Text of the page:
If you work in the healthcare sector, you probably see the term "evidence-based" on a daily basis. According to the National Center for Biotechnology Information, the term "evidence-based practice" (EBP) not only defines "an important force in healthcare today" but has even produced a healthcare "revolution."
Gaining a clear understanding of evidence-based practice -- what it means and the vital role it plays in delivering quality healthcare -- can prove critical for those entrusted with diagnosing and treating patients. Prospective students evaluating Northwest Missouri State University's RN to BSN online degree program will discover that the program not only stresses the importance of evidence-based nursing practice but even includes a required course dedicated to evaluating and applying its principles and research methods.
What Exactly Is Evidence-Based Practice?
For a better understanding, consider that evidence-based practice takes the place of "That's the way we've always done it."
In other words, healthcare that results in the best patient outcomes no longer relies on past assumptions, tradition or advice from colleagues, reports the American Association of Colleges of Nursing (AACN) Journal.
Instead, evidence-based practice is "a problem-solving approach to clinical decision-making that integrates the best available scientific evidence with the best experiential (patient and practitioner) evidence," according to the Academy of Medical-Surgical Nurses.
Stated another way, evidence-based practice is based on the integration of three key components:
- The best research evidence conducted with sound methodology.
- Clinical expertise -- the clinician's education, experience and skills.
- The patient's values -- preferences, concerns and expectations.
Keeping these three components in mind provides a good starting point for understanding the significant implications of evidenced-based practice in healthcare today. Yet the tenets of EBP may also beg the questions "Haven't healthcare protocols always relied on the best scientific research?" and "Why is this different today than in past decades?"
It can prove beneficial to see how evidence-based practice impacts daily interactions and treatment with patients.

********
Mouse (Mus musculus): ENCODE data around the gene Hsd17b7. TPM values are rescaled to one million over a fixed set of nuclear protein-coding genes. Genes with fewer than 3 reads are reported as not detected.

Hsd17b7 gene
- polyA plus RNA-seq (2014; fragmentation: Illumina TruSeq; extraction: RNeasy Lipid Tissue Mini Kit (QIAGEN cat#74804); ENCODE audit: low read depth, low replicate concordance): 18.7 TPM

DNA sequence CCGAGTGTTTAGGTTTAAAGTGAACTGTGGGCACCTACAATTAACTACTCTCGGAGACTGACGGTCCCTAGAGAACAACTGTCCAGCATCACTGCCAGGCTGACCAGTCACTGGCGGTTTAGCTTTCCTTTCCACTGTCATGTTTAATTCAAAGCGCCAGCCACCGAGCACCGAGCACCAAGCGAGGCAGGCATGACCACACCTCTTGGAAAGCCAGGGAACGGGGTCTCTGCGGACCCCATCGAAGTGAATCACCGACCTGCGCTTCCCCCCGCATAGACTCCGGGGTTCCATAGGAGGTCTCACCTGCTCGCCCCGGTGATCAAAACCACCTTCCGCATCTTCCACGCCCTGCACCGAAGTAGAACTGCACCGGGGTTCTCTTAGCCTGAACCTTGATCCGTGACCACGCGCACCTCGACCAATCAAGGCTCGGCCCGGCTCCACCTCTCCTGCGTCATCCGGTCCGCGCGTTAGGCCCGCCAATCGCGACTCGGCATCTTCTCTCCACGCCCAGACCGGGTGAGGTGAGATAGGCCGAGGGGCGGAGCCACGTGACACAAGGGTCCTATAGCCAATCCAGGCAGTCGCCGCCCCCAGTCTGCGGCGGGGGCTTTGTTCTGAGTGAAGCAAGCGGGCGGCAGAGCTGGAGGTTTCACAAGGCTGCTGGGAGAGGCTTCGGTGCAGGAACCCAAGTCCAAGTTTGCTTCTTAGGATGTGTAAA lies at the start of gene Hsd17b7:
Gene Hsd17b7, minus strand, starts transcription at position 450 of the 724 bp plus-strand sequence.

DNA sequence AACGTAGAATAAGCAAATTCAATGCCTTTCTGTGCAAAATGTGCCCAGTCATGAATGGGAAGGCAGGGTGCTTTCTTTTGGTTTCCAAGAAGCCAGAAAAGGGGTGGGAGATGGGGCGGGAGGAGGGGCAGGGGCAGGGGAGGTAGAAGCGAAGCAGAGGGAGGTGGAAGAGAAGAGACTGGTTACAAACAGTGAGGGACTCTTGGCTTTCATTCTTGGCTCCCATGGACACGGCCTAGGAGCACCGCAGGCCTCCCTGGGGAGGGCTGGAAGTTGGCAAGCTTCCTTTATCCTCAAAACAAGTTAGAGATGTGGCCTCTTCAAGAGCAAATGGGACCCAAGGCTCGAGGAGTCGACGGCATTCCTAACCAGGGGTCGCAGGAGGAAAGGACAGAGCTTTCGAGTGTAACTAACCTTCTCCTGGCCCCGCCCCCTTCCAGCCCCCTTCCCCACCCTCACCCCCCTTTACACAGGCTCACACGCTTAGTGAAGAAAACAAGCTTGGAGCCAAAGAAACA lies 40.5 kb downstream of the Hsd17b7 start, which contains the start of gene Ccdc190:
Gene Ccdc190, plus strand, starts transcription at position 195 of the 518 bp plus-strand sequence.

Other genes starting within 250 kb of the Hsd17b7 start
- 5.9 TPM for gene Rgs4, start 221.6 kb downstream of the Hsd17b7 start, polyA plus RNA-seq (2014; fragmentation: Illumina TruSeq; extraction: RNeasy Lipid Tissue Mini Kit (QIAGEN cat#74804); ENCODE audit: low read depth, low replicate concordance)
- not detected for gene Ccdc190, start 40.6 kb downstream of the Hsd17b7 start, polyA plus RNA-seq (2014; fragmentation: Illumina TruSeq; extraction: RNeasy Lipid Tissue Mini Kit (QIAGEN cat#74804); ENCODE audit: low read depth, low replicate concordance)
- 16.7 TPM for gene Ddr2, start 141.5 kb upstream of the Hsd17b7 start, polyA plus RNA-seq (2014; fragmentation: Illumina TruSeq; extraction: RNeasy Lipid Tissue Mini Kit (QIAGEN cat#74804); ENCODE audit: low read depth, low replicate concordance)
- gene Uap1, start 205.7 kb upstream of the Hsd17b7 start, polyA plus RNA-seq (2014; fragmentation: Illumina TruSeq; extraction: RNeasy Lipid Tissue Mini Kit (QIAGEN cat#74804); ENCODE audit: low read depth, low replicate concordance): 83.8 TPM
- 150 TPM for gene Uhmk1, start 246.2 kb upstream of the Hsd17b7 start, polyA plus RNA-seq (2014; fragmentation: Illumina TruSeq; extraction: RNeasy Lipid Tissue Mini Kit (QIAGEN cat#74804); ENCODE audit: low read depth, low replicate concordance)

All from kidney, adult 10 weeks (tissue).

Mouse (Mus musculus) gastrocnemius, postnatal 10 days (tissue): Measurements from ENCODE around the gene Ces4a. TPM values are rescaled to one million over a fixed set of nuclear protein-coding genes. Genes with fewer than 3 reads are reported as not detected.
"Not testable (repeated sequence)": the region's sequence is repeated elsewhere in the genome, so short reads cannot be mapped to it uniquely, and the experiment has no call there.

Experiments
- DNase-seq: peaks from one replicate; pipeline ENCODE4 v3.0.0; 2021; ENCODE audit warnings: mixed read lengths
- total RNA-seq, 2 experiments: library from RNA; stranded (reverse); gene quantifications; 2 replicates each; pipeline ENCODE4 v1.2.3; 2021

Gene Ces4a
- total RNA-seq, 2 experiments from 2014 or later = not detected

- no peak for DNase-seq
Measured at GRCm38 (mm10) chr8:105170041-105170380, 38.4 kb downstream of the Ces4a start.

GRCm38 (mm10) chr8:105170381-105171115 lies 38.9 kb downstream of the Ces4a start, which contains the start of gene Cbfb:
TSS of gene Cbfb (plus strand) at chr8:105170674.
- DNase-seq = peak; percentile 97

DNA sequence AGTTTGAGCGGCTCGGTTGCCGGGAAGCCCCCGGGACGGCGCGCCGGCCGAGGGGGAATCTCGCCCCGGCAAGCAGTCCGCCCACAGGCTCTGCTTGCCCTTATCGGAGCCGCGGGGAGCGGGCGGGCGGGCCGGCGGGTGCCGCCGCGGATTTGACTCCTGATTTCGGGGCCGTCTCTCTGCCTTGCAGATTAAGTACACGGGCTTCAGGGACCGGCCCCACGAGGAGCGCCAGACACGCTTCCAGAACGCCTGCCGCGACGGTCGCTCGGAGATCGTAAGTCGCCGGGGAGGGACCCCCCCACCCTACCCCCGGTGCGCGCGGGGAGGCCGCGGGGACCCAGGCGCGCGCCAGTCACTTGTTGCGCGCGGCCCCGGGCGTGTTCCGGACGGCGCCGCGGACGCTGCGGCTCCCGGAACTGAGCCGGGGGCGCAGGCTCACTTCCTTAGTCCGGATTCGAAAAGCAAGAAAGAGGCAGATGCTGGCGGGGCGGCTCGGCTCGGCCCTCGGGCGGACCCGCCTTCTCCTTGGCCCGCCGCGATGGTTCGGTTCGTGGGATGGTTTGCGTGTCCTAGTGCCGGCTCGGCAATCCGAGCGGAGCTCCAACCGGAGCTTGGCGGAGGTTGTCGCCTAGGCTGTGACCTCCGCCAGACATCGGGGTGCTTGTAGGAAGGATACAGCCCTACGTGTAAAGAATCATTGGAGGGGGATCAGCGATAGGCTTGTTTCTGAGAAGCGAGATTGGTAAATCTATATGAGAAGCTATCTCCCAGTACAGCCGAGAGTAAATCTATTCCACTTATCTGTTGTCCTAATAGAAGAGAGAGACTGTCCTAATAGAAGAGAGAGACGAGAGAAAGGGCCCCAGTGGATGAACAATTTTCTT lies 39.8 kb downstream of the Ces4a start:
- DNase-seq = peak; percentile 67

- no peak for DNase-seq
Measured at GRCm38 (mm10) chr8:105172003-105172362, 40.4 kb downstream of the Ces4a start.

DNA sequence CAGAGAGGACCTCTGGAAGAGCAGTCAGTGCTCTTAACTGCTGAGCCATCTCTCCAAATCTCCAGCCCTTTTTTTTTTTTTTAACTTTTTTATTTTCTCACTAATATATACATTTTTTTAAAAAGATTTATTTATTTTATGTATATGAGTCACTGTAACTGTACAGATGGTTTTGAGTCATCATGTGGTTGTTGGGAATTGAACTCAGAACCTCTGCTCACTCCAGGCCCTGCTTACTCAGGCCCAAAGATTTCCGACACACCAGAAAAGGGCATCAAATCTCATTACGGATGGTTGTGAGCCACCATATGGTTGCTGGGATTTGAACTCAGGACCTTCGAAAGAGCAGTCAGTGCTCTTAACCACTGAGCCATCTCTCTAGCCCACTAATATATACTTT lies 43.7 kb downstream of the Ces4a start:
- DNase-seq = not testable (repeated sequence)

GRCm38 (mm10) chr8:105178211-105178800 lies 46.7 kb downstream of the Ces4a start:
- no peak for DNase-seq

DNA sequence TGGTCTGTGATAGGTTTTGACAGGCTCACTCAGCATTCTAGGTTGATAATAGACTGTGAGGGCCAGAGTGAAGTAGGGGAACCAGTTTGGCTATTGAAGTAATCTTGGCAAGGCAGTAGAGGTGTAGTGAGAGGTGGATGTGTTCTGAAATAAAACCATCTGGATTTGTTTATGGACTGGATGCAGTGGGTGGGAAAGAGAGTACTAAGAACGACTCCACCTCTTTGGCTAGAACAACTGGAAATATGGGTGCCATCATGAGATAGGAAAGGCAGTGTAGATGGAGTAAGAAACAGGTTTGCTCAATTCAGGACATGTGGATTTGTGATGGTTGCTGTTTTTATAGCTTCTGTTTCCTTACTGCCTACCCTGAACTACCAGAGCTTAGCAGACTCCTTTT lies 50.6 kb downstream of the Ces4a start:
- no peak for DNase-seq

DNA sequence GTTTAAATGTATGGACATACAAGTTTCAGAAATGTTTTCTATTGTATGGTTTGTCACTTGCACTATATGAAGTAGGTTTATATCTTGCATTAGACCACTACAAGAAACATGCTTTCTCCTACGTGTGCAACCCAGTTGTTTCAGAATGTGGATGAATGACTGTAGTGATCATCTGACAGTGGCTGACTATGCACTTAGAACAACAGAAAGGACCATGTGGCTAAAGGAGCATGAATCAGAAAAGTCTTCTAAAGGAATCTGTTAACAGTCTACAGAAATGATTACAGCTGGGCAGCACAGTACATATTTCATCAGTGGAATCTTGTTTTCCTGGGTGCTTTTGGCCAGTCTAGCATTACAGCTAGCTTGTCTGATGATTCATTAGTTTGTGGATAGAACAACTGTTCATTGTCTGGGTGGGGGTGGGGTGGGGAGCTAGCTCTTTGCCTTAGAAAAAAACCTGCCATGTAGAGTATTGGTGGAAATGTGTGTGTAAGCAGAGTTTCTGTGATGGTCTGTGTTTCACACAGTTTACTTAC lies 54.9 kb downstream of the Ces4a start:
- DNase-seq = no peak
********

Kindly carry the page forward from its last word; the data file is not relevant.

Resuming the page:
What Does Evidence-Based Practice Look Like in Action?
Two examples give insight.
- Handwashing to Ensure Infection Control
As a nurse, you want to ensure your patients stay clear of hospital-acquired infections. In the past, handwashing was considered vital but was sometimes overlooked or under-performed due to the hurry to treat patients, lack of administrative support, the location of sinks, and other issues associated with poor adherence to proper hygiene.
By complying with evidence-based policies for infection control, healthcare professionals can address these factors with the use of proper handwashing techniques and strategies for compliance in all healthcare facilities. In addition, evidence-based infection control extends to the wearing of protective clothing, the use of barrier precautions, and innovative methods of keeping the healthcare environment clean.
- Prevention of Pressure Ulcers
Preventing pressure ulcers remains a vital nursing concern, even a marker of the quality of care. While not all pressure ulcers are preventable, research has confirmed that the implementation of EBP can help deter ulcer development.
Evidence-based research has determined that skin care, nutrition, the use of support surfaces, and the redistribution of pressure points can address pressure ulcer development. Instead of implementing the rote practice of turning the patient every two hours, however, evidence-based practice addresses the needs of each patient concerning turning frequency. It also sets protocols for how to treat pressure ulcers should they occur, with the ultimate goal of healing and preventing deterioration and infection. Protocols for cleansing, assessment, nutrition, pain management, and more have all been established through evidence-based practice.
How Does the Value of Evidence-Based Practice Impact Your Nursing Role?
- Keeps you up to date on best practices by establishing evidence-based protocols. It helps you quickly take advantage of new knowledge.
- Helps you use data to make care decisions. Through the latest research and improved technology, you can reduce uncertainty in your decision-making process.
- Improves accountability and transparency with patients. As you explain your decisions more clearly to patients, you enhance confidence in your protocols.
- Improves your quality of care. Access to the latest data and best practices enhances the care you provide.
- Improves outcomes. Perhaps the best reason to use evidence-based practice is its ability to benefit patients in almost every way.
In essence, evidence-based practice makes nursing care more "individualized, effective, streamlined and dynamic" in today's consumer-savvy healthcare environment, attests the AACN. Prospective students considering an RN to BSN may want to ensure their degree program includes a strong emphasis on EBP.
Learn more about Northwest Missouri State University's online RN to BSN program.
NCBI: Evidence-Based Assessment: No More Pride or Prejudice
American Association of Critical Care Nurses: Evidence-Based Nursing Practice: Why Is It Important?
Physiopedia: Evidence Based Practice (EBP)
Becker's Hospital Review: Evidence-Based Approaches to Hand Hygiene: Best Practices for Collaboration
HealthCatalyst.com: 5 Reasons the Practice of Evidence-Based Medicine Is a Hot Topic
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